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Believe it or not, supply purchasing for small businesses such as restaurants and bakeries is has not really evolved over the years. These businesses still find suppliers through the Yellow Pages or by chance, and stick with them because researching alternatives is just too much of a pain.
Enter Kinnek, a two-year old company that helps small businesses search for, find, and connect with the vendors they need to keep their businesses stocked up, and it’s announcing today that it has raised $10 million in new funding.
Kinnek is a cross between a directory and marketplace. When a small business owner needs to purchase something, they log into the website and complete a request-for-quote (RFQ) with all the specifications of the item they’re looking for. Vendors registered on the site who carry this item then prepare quotes and submit them to the business owner who can then review them and select from the vendors. Vendors and business owners can also communicate within Kinnek for further negotiations.
For the actual transaction, the parties have to take it offline, usually using old-school phone calls and paper checks, although Kinnek plans to support payments on its site eventually. For now, Kinnek’s only stream of revenue is from the fees it charges vendors for their membership in the network.
“If you go to Google as an SMB to [search for] the things you need … it’s just not there. There aren’t great resources even to make meaningful purchases, compare products, find reviews,” said Matrix Partners general partner Josh Hannah in an interview with VentureBeat. Matrix Partners led this round and Hannah is joining Kinnek’s board as part of the deal.
Currently, restaurants, bakeries, and food manufacturers make up the biggest categories of small businesses shopping on Kinnek, co-founder and chief executive Karthik Sridharan told VentureBeat. However, along with deepening its penetration into those verticals, Kinnek wants to strengthen its presence in others, especially the lodging, construction, higher education, pharmaceutical, and chemical industries, Sridharan said.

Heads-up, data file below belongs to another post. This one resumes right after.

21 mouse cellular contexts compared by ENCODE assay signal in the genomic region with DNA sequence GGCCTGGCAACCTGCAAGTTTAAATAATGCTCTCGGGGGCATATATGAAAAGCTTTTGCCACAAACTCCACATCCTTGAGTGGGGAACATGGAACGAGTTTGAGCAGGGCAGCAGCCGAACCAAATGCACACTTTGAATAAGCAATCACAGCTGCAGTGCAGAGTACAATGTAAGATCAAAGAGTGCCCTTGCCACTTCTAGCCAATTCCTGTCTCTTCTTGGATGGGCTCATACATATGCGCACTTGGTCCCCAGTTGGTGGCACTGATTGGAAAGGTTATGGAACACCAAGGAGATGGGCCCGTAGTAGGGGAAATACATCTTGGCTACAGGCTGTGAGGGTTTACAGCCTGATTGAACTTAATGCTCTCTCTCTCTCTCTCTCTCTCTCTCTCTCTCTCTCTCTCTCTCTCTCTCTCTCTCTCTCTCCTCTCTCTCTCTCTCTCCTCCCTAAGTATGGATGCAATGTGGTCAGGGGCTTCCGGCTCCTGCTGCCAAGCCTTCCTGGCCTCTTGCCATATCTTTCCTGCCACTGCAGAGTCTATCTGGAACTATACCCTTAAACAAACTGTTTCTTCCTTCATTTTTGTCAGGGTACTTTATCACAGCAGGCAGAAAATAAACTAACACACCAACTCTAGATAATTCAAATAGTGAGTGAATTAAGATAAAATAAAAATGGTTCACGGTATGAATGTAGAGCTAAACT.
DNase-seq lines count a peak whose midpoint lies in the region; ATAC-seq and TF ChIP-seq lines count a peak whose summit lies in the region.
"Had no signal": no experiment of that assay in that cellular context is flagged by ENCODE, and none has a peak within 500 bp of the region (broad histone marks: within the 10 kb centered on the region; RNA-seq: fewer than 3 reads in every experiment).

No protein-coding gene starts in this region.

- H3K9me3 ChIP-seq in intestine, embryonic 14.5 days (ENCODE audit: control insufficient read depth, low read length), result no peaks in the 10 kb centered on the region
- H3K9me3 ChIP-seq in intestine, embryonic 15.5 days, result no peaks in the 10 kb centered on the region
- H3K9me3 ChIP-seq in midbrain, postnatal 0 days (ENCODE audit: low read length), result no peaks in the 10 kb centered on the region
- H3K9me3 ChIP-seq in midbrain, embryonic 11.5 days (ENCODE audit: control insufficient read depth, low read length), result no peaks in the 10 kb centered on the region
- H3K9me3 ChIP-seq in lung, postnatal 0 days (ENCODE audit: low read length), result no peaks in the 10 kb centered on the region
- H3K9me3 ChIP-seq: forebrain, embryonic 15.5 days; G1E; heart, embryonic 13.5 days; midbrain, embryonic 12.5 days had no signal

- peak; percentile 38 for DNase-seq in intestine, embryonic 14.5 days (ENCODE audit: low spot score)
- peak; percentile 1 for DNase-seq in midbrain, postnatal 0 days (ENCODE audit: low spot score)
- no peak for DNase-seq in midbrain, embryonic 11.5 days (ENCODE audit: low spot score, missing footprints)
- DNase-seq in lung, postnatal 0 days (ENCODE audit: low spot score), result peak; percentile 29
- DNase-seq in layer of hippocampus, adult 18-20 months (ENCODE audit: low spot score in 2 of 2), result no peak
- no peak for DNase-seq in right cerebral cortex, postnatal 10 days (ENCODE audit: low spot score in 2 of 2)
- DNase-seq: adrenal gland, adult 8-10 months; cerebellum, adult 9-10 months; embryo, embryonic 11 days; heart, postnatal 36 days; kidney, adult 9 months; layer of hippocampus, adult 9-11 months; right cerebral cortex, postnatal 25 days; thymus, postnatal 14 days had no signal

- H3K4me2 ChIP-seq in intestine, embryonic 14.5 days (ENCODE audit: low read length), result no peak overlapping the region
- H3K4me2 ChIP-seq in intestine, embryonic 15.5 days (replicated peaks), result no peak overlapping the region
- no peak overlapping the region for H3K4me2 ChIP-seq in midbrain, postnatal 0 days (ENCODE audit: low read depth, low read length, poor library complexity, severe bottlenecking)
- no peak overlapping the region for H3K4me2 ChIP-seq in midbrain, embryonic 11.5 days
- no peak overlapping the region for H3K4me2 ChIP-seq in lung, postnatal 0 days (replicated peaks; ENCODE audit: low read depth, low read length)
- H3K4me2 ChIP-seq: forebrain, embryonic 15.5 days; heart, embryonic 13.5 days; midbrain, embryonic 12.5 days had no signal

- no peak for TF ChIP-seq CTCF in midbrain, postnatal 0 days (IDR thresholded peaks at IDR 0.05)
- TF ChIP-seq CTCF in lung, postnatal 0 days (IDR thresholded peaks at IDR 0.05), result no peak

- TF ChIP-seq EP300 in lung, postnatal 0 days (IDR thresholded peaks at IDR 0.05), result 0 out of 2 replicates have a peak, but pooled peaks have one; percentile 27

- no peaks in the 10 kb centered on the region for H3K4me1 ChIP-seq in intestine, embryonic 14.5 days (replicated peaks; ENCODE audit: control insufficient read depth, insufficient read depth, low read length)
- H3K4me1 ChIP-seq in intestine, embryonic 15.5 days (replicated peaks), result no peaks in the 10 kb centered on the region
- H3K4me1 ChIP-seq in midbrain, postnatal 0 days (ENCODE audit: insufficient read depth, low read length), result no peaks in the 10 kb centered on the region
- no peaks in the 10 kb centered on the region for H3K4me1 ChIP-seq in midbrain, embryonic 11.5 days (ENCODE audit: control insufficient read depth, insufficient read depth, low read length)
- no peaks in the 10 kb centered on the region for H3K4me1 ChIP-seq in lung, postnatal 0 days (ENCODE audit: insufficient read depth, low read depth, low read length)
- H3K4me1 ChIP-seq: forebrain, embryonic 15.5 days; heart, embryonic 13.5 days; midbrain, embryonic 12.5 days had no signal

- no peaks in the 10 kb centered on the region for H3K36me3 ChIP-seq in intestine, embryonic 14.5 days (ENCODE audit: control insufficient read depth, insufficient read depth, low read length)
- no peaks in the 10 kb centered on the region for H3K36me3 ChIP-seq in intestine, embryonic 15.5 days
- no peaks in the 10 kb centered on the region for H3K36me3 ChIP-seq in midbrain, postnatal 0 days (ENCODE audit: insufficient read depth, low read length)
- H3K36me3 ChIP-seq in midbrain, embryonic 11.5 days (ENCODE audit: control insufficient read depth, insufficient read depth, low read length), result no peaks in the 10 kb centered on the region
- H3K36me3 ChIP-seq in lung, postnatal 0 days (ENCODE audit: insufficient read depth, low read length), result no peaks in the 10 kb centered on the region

Kinnek has been catching investors’ attention since its early days. After graduating from the Angelpad accelerator program in 2012, Kinnek quickly raised $3 million in seed funding from a solid roster of investors, including SV Angel, CrunchFund, and Naval Ravikant among others.
Now, with Chinese e-commerce company Alibaba’s IPO looming, Sridharan said he believes investors are looking at his company as possibly “the next generation, kind of like an Alibaba for small businesses.”
“They’re very inspiring guys, huge energy and enthusiasm. They really understand the customers. The most obvious thing that got exciting is that they got things working a little bit, they’ve got some high volume transactions,” said Hannah.
Along with Matrix Partners, existing investors Sierra Ventures, Version One Ventures, Naval Ravikant, CrunchFund, Richard Chen, TriplePoint Ventures, Benjamin Ling, and others are also participating in this round.
Kinnek plans to use its new funds to significantly expand its 15-person team, both on the engineering and sales and marketing sides. The company plans to hire “a couple dozen” new people in the next six months, Sridharan told VentureBeat.
Kinnek was founded in 2012 by Rui Ma and Karthik Sridharan and is based in New York City.
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